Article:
Posted Aug 09, 2010 11:00 am CDT
Hughes Hubbard & Reed won’t do it. Kelley Drye & Warren will, but in limited circumstances.
The question is whether New York law firms are outsourcing legal work to India. Hughes Hubbard partner Kenneth Lefkowitz told the New York Times City Room blog that his firm doesn’t outsource legal work to India. “I think it’s too risky,” he told the Times.
“I don’t see how the real New York law firms would ever do that,” Lefkowitz added. “It’s not that we’re snobs. It’s because we couldn’t trust it. The reason clients pay us what they pay us is because they know we’re 100 percent quality control.”
But Kelley Drye partner Talat Ansari told the newspaper his firm sends some legal matters to India, although it is only basic work. An example: The firm hires lawyers in India to review e-mails to find relevant documents for discovery. “We have comparatively very competent lawyers who speak English there and have gone through rigorous law school training,” he said. And the rates are cheaper, although that could change in the future.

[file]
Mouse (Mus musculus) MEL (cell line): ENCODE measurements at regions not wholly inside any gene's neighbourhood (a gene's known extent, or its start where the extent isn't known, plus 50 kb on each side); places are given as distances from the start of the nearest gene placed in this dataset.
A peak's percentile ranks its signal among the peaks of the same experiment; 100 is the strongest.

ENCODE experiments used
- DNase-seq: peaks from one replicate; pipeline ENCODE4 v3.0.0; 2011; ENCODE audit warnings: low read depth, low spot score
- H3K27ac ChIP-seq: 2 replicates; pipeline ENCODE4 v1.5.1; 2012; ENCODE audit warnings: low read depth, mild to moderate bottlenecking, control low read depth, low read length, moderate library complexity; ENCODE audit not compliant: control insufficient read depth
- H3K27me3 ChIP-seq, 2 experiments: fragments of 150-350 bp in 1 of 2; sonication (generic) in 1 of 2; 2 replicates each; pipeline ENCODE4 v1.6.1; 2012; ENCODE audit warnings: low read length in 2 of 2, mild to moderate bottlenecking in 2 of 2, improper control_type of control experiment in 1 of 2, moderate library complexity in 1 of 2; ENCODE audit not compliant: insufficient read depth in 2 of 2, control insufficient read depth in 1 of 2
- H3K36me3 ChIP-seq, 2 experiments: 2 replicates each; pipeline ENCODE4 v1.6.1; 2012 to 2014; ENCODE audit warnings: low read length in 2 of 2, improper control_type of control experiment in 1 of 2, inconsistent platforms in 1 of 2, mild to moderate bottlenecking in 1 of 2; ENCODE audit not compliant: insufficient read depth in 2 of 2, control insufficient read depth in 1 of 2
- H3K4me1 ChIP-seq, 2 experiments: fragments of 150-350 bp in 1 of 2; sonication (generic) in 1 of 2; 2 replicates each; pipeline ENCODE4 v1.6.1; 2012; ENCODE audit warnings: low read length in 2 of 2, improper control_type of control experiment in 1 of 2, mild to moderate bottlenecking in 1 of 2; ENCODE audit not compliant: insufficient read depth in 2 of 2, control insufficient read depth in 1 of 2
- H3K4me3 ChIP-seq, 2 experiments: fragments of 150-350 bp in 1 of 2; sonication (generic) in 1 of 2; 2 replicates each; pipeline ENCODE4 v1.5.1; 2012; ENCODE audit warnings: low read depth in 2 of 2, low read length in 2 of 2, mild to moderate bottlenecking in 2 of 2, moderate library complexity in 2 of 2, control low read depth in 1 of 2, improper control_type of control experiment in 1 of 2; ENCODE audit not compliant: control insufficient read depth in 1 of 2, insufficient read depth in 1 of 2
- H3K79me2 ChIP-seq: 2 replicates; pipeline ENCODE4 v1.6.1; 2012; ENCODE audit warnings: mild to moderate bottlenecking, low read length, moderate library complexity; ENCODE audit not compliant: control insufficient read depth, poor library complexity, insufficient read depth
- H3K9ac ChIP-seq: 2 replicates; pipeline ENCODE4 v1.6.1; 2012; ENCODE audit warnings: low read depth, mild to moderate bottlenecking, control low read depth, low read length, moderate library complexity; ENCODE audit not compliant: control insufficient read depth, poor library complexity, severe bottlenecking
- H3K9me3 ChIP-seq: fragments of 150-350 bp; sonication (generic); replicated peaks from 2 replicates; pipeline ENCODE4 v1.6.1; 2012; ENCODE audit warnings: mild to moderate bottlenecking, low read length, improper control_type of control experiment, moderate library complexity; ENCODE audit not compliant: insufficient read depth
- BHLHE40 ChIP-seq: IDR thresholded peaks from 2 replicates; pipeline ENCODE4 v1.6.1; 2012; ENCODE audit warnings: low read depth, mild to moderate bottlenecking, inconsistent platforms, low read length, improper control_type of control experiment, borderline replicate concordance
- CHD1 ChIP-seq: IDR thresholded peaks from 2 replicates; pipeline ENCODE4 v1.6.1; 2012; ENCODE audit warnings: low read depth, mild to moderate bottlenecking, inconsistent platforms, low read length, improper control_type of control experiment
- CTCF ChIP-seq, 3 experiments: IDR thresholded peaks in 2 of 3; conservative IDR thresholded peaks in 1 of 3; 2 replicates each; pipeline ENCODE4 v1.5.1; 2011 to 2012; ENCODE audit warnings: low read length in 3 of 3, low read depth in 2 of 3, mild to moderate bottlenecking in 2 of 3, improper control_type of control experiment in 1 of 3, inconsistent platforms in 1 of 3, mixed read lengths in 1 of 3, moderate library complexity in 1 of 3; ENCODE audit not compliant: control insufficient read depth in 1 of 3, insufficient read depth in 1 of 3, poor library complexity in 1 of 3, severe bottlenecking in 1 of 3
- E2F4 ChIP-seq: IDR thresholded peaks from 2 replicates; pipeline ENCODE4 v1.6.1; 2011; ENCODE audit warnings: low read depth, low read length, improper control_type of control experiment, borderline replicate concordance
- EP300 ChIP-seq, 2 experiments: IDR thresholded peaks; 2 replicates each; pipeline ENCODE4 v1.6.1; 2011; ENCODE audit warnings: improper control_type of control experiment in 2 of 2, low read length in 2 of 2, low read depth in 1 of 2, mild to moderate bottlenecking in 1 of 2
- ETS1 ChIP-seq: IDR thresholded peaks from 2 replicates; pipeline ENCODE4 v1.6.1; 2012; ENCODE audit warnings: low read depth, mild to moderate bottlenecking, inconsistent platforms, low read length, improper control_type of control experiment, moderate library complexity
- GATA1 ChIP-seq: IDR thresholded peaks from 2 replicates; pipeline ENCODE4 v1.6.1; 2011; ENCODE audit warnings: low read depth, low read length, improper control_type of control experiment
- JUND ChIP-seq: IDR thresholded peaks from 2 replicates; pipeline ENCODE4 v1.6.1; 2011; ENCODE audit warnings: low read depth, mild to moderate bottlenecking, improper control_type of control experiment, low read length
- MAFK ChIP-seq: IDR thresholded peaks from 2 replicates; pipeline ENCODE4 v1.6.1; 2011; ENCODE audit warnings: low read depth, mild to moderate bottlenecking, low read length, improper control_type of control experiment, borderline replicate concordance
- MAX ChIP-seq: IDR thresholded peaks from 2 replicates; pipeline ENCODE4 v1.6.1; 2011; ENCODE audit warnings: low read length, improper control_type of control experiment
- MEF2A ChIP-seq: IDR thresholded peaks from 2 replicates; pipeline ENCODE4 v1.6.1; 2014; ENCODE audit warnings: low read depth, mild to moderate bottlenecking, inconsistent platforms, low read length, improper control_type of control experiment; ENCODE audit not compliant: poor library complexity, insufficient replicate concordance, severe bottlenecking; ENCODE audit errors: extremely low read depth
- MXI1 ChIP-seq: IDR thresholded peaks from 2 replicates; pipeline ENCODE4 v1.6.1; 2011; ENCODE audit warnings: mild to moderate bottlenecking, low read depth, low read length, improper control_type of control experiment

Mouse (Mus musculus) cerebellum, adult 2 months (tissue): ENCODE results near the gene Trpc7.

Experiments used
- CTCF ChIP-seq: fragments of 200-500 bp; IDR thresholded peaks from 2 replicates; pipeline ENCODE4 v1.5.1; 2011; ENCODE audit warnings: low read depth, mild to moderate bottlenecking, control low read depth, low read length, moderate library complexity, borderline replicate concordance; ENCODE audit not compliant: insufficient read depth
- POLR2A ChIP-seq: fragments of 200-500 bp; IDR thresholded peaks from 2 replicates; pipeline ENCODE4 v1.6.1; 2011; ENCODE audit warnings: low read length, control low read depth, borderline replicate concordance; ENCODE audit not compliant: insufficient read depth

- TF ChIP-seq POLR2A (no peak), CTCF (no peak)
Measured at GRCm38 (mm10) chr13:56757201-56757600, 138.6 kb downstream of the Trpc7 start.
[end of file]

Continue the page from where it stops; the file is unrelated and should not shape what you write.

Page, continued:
Top law firms are apparently reluctant to admit whether they are outsourcing, according to a survey released in July by the international legal outsourcing firm Fronterion. Twenty-five of the 30 responding law firms declined to participate in the survey. Four said they didn’t use outsourcing and one said it did to some extent.
ABAJournal.com: “From New York to New Delhi: US Lawyers Look for Work in India’s Legal Outsourcing Companies”
ABAJournal.com: “Outsourcing Firms Hiring as More Complex Legal Work Goes to India”
ABA Journal: “Moving to Mumbai”